Toys "R" Us offered the Blu-ray combo pack at $29.99 with a Batmobile Lego building set.

Best Buy offered the Blu-ray combo pack with Steelbook packaging. Best Buy also had Steelbook packaging for the Blu-ray combo pack of Lionsgate's John Wick Chapter 2.

Best Buy also offered a deluxe edition of Paramount's South Park: The Complete Twentieth Season containing the Blu-ray and exclusive 12-inch art cards.

Tied into promotions for the upcoming theatrical release of Transformers: The Last Knight, Walmart offered a $25.96 gift set containing a Blu-ray set of the first four live-action "Transformers" films on Blu-ray, plus a mini Transformers action figure.

Among the curiosities of the week, Amazon didn't have on-hand copies of the plain DVD for Lego Batman Movie, with shoppers wanting to buy a copy from the online retailer on its first day of release having to do so from a third-party marketplace seller.

Also, Fox's Table 19, a notable theatrical release starring Anna Kendrick that grossed $3.6 million at the domestic box office, wasn't offered at brick-and-mortar Best Buy and Target locations, where it was an online-only item. And Barnes & Noble offered it online at full SRP.

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June 12, 2017

New on Disc: 'Cheech and Chong's Next Movie' and more …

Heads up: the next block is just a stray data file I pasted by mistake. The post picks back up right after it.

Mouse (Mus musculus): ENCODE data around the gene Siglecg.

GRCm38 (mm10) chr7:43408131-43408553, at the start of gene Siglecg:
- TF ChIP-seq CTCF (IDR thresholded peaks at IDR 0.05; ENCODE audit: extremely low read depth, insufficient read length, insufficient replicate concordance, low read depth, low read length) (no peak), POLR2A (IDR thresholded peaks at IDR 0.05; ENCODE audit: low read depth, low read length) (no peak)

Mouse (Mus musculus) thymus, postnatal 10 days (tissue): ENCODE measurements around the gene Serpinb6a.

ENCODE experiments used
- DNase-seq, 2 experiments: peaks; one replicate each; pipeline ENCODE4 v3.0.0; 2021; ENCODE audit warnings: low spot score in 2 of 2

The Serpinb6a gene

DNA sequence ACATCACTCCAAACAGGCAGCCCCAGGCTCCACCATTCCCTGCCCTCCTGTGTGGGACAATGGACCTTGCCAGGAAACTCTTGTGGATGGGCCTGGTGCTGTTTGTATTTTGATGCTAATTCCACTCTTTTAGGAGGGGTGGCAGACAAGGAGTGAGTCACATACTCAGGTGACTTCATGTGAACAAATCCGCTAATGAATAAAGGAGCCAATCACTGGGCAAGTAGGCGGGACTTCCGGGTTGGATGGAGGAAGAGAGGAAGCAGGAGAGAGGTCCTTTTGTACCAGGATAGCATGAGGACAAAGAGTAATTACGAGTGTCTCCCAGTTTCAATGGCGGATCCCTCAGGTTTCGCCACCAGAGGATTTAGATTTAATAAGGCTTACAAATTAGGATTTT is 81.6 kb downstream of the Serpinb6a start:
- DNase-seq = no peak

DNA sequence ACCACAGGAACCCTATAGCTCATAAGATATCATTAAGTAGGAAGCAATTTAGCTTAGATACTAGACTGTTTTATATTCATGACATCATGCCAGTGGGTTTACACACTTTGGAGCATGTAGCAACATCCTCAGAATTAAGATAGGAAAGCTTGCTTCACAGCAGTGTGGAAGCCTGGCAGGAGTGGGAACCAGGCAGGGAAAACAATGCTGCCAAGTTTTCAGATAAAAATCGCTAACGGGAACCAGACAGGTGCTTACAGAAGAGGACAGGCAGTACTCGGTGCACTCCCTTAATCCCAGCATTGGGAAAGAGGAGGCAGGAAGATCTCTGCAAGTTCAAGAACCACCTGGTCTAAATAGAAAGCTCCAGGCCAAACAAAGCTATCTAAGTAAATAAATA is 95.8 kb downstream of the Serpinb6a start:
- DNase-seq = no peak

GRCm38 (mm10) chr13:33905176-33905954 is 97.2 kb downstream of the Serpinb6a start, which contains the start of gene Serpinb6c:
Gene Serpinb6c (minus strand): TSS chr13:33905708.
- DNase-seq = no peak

Cheech and Chong’s Next Movie (Blu-ray)

Street 6/13/17
Shout! Factory, Comedy, $27.99 Blu-ray, ‘R.’
Stars Cheech Marin, Tommy Chong, Evelyn Guerrero, Paul Reubens.
1980.
This is one of the more cogent Cheech & Chong vehicles out of seven this occasionally uproarious team made in a big-screen run known for its severe downward trajectory.
Read the Full Review

Obsessions (Blu-ray)

Cult Epics, Mystery, $34.95 Blu-ray/DVD combo, NR.
Stars Alexandra Stewart, Dieter Geissler, Tom Van Beek.
1969.
For those willing to lower expectations, there’s some lukewarm kinkiness to be gleaned from this Dutch Hitchcock homage co-written by Martin Scorsese that never reached U.S. theaters despite provocative displays of supporting actress tan-lines and considerable box office success abroad.
Extras: Includes separate interviews each running about 20 minutes with director Pim de la Parra and star Dieter Geissler, who have contrasting personality styles but otherwise couldn’t possibly be more personable. There’s also a page-by-page replication of the shooting script, complete with copious Scorsese margin notes.
Read the Full Review

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June 06, 2017

Exclusives for 'Beauty,' 'Bambi'

Retailers June 6 offered exclusive versions of Disney's Bambi: Signature Collection and live-action Beauty and the Beast.

For Beauty and the Beast, Best Buy offered exclusive Steelbook packaging with the Blu-ray combo pack. The new Bambi Blu-ray came with special lenticular box art.